Peeking into our galaxy's stellar nursery

October 5, 2015
Credit: Gigi Marino

Astronomers have long turned their telescopes, be they on satellites in space or observatories on Earth, to the wide swaths of interstellar medium to get a look at the formation and birth of stars. However, the images produced over the last 50 years look more like weather maps showing storm systems instead of glittering bursts of light that the untrained observer might expect of a "star map." That is, until now.

Led by University of Florida astronomer Peter Barnes and Erik Muller at the National Astronomy Observatory of Japan, a team of international researchers has just released the most comprehensive images anyone has ever seen of the Milky Way's cold interstellar where new stars and solar systems are being born.

"These images tell us amazing new things about the Milky Way's star-forming clouds," said Peter Barnes. "For example, they show that we have probably underestimated the amount of material in these clouds by a factor of two or three. This has important consequences for how we measure the star formation activity, not only throughout the Milky Way, but also for all other galaxies beyond. Additionally, it gives us important new insights into the circumstances of the birth of our own solar system, such as the overall temperature, density and mass distribution in these clouds."

The complexity of the images was made possible because of the telescope used for the study, the Mopra radio telescope located in Australia. The mapping survey itself is called "ThrUMMS," which stands for the Three-mm Ultimate Mopra Milky Way Survey. The that this survey targeted are so cold that they are made up molecules of hydrogen, rather than much warmer clouds where the hydrogen may be atomic or ionized.

"Only the are cold enough to allow gravity to collect material to form stars, but in fact, they are so cold that the hydrogen itself is undetectable by telescopes," said Barnes.

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The Mopra telescope was critical to the project's success, because it can map several molecules at once, such as carbon monoxide and cyanogen, which act as tracers for the otherwise hard-to-see hydrogen. Simultaneously mapping multiple tracers allows astronomers to deduce the conditions in these clouds much more reliably and efficiently than if they had to map them separately.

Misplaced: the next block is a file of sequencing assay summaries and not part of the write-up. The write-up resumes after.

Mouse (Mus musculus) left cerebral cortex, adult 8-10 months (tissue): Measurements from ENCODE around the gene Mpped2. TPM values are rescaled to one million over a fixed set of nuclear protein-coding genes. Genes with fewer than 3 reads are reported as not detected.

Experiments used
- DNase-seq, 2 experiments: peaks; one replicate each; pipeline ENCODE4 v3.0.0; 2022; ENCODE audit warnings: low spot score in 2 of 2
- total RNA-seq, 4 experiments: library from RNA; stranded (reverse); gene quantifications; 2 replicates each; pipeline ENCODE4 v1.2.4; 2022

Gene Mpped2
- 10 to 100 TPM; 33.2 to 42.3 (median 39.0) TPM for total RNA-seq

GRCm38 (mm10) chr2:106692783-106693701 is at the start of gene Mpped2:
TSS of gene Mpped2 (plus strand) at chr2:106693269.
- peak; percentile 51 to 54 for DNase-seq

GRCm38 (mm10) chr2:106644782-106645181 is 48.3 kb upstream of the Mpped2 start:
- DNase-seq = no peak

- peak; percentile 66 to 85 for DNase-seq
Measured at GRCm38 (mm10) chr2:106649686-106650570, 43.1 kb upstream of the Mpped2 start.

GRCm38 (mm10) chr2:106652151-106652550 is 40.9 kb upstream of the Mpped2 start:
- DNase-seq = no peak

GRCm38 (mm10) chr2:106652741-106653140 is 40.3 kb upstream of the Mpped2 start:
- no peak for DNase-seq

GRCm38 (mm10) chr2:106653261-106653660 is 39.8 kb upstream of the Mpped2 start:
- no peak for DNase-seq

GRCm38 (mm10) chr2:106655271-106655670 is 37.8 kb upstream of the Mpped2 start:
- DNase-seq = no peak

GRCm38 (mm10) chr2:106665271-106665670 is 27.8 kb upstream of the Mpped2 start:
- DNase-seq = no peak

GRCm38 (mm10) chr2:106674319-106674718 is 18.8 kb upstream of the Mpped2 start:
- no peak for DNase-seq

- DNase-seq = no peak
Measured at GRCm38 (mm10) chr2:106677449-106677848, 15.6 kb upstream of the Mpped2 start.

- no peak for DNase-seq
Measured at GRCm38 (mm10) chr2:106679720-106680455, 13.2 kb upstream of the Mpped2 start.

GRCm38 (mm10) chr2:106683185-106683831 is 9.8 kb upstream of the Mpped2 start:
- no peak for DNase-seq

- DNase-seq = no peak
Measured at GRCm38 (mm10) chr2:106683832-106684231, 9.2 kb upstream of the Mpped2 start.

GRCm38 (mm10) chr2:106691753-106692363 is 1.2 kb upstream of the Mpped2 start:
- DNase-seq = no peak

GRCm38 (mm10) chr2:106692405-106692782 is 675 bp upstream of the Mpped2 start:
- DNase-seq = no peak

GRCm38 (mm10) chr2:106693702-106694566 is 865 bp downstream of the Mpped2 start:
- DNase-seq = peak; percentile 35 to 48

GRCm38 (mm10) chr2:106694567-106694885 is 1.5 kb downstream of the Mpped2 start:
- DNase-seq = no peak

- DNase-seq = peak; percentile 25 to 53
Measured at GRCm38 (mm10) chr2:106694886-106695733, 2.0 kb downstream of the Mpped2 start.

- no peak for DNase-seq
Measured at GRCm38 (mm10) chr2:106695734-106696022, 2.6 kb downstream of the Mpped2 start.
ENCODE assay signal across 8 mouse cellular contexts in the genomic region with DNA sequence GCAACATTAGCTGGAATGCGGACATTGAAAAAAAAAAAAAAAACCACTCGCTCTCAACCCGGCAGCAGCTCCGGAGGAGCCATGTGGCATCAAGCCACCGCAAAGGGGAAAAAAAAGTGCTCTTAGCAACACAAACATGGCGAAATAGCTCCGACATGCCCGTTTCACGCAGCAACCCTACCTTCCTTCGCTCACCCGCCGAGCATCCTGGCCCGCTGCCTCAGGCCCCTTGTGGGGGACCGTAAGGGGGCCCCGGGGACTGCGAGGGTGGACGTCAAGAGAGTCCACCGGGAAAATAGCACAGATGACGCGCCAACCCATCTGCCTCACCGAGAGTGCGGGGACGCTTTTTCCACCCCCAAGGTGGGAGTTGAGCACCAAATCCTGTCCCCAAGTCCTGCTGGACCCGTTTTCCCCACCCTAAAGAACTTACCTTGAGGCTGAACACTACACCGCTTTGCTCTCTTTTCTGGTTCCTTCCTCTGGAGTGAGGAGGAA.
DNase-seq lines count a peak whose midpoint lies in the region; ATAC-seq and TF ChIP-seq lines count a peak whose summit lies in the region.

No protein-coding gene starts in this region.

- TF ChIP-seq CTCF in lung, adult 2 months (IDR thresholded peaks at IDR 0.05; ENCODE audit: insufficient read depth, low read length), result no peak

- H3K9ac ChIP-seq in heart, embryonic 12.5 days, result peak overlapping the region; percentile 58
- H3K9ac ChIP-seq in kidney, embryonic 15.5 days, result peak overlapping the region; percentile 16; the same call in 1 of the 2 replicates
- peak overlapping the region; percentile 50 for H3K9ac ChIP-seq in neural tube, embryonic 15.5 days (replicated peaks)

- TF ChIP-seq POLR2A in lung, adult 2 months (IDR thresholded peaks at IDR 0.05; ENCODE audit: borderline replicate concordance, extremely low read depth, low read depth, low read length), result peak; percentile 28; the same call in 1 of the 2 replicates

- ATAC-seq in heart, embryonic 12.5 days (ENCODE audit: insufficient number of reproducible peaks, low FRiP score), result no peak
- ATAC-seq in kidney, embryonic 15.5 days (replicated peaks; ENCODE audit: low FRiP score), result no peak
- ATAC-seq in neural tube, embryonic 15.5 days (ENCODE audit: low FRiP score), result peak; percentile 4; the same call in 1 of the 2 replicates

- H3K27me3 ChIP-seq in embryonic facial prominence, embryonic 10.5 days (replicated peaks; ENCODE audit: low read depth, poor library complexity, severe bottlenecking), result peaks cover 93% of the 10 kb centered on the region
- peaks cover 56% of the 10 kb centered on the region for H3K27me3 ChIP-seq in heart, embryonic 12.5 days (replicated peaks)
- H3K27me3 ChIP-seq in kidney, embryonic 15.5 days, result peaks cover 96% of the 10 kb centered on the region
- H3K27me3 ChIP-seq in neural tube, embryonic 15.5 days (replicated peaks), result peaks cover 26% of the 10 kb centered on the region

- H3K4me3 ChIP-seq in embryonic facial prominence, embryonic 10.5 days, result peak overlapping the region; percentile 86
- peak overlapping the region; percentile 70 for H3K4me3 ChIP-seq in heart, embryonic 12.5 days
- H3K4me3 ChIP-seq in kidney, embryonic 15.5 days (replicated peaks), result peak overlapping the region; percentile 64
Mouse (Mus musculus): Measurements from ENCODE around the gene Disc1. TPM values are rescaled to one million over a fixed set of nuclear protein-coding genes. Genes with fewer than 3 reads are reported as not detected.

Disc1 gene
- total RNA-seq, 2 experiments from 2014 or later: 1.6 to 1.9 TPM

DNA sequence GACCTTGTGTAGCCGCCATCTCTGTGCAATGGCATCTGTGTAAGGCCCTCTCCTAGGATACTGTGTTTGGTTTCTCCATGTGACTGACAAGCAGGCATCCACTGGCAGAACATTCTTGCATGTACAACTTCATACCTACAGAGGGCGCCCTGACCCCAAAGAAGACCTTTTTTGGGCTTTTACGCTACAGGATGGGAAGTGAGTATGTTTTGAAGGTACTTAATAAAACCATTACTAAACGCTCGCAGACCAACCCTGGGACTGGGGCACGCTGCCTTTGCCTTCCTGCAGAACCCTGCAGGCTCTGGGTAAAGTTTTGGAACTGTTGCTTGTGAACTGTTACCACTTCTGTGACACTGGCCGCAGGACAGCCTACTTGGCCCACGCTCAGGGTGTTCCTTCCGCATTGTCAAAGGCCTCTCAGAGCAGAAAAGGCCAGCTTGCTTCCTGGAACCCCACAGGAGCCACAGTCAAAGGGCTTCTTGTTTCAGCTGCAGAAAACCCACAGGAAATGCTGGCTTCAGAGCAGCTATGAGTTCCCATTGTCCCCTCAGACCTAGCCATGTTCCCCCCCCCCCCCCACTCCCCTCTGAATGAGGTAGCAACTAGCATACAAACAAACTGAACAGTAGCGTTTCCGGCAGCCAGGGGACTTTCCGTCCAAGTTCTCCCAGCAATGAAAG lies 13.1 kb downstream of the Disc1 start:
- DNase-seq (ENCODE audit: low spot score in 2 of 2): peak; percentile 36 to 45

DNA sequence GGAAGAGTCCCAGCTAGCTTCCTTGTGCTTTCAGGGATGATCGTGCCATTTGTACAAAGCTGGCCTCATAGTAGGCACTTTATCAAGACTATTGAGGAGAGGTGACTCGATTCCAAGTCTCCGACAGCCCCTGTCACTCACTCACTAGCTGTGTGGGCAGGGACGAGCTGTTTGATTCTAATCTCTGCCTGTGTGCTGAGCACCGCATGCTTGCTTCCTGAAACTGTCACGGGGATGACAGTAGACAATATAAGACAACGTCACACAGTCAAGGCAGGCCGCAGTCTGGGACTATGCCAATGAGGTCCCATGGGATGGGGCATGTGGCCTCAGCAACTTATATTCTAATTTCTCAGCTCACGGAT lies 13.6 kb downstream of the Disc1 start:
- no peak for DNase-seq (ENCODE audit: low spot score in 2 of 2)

The worldwide ThrUMMS team includes astronomers from the U.S., Japan, Australia, the U.K., Canada and several other countries. The survey is published in the Oct. 5, 2015 issue of Astrophysical Journal.

"We are working on several follow-up projects with the Mopra data," said Barnes. "We continue to be enthused and inspired by these extraordinary images."

Explore further: Map of galactic clouds where stars are born takes shape

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wduckss
not rated yet Oct 07, 2015
If the stars are born within the entire volume of the galaxy, why is emphasized, only the outer part of the galaxy?
The formation of matter, starting with hydrogen (after neutrinos and electrons), it would be surprising that the gas is of oxygen, nitrogen, or metal particles.
Is a question (again) from where gas at the edge of the galaxy, because apparently did not of the explosion the star?
geokstr
1 / 5 (1) Oct 07, 2015
Has astronomy ever documented the actual birth of a star? Unless it happens too rarely to be seen at all by us so far, it should not be extremely difficult with existing tech. We already do lots of astronomy by looking for occultations where a point of light is briefly dimmed, or a point of light has moved, by digitally overlaying past observations on more recent ones. A new star would be exactly the same - on one pic it would not be there, on the next, it would. The actual beginning of fusion may be gradual, but once there is enough to produce the amounted needed to show up, there will be the the baby star.
wduckss
1 / 5 (2) Oct 08, 2015
It was noted, is, the whole sequence of events. Body growth: cold lower body; body with a molten core, dwarfs, young (small) stars ...
Already on Earth, you can see the beginnings of the creation of the stars (volcanoes and faults with hot material). Exo planets are variety, the smallest nuances of transition in young stars.
There is no switch for the ignition light, only a lengthy transition.

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